making a Plains tipi livable on Kauai

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We’re having a bit of a time preparing the tipi for Kauai’s climate- which can range from clear blue skies to torrential downpours in a matter of hours. While the utility and beauty of a Plains tipi, specifically in the Sioux style, is unmatchable for its indigenous climate…it just won’t work as well here on Kauai. The resident architect has a few ideas to waterproof the space, including sawing off the tops of those beautiful bamboo poles to accommodate a sort of rain cover- which would work. It would be such a shame because those poles are gorgeous! According to the Laubin’s book The Indian Tipi the appearance of the poles and the height of their projection over the tipi are symbolic of the woman’s reputation as a housekeeper. Poorly trimmed poles were no good for her status.
Luckily, my reputation as a housekeeper is terrible anyway- so we might go the route of trimming the poles.

Creating a comfortable living space on the interior is key. We aren’t camping in this tipi, we are living in it. A friend of Aaron’s recounted her experience in a tipi and described it as living ‘with’ the tipi rather than in it. The way the space breathes is huge. Traditionally a liner is used that ties to the inside of the poles all the way around the tipi creating a sort of draft space between the tipi cover and the liner. If rain collects on the poles and runs down into the tipi, the moisture will run behind the liner rather than into the living space. On hot days the liner pulls cool air in through the bottom and pushes hot air through the top. Also, when we have our fire going inside the tipi- the liner creates the same effect and pulls smoke out of the smoke flaps at the top.

I’ve been researching different waterproofing methods so that we can make our own liner using 8 ounce canvas dropcloth. We need something that’s both effective yet non-toxic. Something that doesn’t allow water to permeate the space yet doesn’t off-gas chemicals or give us all lung cancer. There is a database called Toxnet that is really user friendly and allows you to determine the toxicity of products. A simple search provides you with information about the ingredients in tons of products and gives you a greater sense of power over what you buy. Super resource for green building professionals.

One way to waterproof canvas effectively is to use wax mixed with turpentine. Except turpentine is listed as an agent that can cause asthma and contact dermatitis on Toxnet . So we keep looking.

Aaron suggests a waterproofing spray, one that we used on our boots during a snowboard trip to Whistler. It worked like magic! I look up the toxicity information and am blindsided by the results. This stuff is SO toxic! An article in the New York Times describes the lack of federal regulation against products like this. And so, we learn about yet another product allowed on the shelves that literally poisons us. We used it once, I wonder how badly off people are who use it on a regular basis? Or how sick the Boy Scouts are who’s parents spray it on their tents? It’s very widely used with little to no regulation.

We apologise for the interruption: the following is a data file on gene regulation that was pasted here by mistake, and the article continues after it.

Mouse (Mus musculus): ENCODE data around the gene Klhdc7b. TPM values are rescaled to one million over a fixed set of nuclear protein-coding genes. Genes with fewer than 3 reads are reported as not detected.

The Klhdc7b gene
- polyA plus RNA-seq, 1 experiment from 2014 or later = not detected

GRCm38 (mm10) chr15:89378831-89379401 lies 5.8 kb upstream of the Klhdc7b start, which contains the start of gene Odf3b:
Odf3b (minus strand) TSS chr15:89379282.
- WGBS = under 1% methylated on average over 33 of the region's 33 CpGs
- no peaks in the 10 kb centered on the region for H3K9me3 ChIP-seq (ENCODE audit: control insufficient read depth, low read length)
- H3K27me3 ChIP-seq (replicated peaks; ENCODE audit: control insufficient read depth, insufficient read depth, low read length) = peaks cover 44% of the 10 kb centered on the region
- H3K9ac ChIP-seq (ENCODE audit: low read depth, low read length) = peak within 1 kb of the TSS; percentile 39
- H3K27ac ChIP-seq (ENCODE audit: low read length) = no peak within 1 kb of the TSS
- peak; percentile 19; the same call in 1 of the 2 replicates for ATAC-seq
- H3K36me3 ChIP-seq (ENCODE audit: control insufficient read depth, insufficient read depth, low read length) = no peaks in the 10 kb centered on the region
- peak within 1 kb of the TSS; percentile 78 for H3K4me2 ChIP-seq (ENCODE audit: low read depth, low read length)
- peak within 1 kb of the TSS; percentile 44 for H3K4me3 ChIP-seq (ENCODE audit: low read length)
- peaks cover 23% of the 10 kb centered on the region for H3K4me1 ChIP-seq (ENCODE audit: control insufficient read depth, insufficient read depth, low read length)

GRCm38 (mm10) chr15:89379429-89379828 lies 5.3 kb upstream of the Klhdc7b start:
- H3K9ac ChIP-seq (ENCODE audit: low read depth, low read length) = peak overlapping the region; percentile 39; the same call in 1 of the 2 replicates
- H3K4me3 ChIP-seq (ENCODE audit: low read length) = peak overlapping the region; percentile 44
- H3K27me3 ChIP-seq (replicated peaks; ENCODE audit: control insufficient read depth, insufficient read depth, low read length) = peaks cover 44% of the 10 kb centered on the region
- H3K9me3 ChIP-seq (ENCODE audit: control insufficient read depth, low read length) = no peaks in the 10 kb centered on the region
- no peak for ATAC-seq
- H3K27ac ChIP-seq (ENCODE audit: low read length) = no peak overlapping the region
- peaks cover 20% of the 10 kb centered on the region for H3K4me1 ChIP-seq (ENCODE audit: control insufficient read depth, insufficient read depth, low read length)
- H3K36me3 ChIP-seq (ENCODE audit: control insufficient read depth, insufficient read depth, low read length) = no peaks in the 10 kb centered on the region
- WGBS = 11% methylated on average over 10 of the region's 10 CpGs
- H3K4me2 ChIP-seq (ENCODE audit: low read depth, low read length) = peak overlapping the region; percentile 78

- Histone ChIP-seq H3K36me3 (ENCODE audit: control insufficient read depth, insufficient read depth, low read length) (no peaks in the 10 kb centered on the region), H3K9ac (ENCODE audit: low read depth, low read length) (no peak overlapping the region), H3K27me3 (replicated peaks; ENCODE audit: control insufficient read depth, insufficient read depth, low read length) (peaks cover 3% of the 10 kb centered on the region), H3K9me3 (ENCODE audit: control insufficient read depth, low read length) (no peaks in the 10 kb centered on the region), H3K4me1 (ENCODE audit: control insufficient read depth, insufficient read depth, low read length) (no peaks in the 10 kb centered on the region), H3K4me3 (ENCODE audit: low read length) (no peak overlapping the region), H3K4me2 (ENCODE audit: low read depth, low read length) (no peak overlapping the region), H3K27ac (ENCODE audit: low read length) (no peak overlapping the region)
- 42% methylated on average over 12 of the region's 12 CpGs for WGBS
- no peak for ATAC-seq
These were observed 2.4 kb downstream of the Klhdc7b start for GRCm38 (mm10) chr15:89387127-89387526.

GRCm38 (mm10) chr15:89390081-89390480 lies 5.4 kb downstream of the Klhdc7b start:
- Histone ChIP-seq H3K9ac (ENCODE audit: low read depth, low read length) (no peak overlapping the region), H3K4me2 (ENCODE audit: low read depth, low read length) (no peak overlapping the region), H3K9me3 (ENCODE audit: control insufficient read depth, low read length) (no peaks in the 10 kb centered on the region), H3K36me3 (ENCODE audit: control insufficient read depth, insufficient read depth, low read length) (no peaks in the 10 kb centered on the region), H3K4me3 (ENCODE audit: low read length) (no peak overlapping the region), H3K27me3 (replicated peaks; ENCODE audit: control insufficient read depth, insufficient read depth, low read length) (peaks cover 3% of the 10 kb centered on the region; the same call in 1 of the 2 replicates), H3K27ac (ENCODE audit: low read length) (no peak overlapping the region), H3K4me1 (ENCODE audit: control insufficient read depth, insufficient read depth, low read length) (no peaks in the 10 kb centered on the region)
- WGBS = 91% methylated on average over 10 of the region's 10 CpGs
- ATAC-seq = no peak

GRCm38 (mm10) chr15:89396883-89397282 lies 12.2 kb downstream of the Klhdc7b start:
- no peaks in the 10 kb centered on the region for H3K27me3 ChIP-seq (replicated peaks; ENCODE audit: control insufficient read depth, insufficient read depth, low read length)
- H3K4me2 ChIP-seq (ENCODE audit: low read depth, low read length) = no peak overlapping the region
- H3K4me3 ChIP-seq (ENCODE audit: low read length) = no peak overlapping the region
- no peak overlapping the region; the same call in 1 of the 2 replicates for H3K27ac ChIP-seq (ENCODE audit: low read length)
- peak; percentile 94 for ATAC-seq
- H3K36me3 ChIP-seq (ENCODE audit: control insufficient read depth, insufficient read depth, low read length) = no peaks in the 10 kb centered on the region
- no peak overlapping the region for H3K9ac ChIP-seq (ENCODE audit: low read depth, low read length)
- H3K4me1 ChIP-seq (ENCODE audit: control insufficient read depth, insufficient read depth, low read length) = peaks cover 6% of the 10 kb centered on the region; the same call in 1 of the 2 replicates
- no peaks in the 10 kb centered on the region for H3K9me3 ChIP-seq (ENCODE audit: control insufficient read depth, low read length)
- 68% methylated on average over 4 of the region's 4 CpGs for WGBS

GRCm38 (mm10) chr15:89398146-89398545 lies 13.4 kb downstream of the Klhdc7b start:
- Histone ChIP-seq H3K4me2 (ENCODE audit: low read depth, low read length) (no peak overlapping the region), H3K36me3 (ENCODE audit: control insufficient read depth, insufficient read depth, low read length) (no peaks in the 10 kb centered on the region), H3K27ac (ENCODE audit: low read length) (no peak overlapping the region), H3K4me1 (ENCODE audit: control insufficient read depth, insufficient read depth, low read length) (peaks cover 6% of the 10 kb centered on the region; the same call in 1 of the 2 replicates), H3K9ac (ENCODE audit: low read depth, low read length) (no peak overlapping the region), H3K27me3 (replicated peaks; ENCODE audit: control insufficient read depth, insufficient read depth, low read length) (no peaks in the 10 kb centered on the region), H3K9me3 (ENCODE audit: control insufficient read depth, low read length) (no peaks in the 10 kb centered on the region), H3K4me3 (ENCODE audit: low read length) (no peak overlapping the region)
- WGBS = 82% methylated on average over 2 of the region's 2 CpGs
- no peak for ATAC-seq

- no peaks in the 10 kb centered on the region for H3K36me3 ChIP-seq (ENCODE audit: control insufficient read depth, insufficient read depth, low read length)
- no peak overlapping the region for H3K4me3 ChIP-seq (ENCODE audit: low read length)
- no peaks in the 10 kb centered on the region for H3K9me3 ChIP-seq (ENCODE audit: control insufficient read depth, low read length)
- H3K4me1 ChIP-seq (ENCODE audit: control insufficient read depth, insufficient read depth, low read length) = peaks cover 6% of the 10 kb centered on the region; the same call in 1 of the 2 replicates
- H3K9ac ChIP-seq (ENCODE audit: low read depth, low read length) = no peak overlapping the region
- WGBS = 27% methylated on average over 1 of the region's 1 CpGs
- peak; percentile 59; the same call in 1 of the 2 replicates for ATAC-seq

So far everything effective is highly toxic, yet one article sparks my interest. The product developers used bio-mimicry to create a formulation that works like the leaf of lotus flower-
one of the most water repellent and stain resistant surfaces in nature. Since this product isn’t out yet here we need an alternative. The best think we can come up with is a mixture of beeswax and mineral oil, both safe for the environment as well as the health of our children. By melting the wax and combining it with the mineral oil we can paint it lightly across the canvas and, with luck, it will prevent the tipi from becoming an indoor swimming pool!

harvest and treating our tipi poles

Aaron recently harvested this bamboo from a farm in Kilauea. The variety is Guoya, a structural bamboo that can be used for furniture, buildings and, in our case- tipi poles! He harvested 17 poles each roughly 25 feet long. There were thorns up to 5 inches long on each pole that he had to cut off very, very carefully!
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Then, the poles were placed into a barrel of mixture containing borax and boric acid. This is a relatively environmentally friendly treatment, considering borax is water soluble and highly  saline. The treatment will protect the poles against borers, termites and rot.

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It’s actually pretty neat. The poles absorb the treatment and pull it all the way up the pole vertically. As the leaves turn brown and fall off higher and higher it means that the treatment is working. We had many questions of how we would treat our bamboo once harvesting, but this technique is easy and quick. One week for treatment in the barrel and one week to dry lain flat and tied straight. Aaron built a quick rack for transport and . . .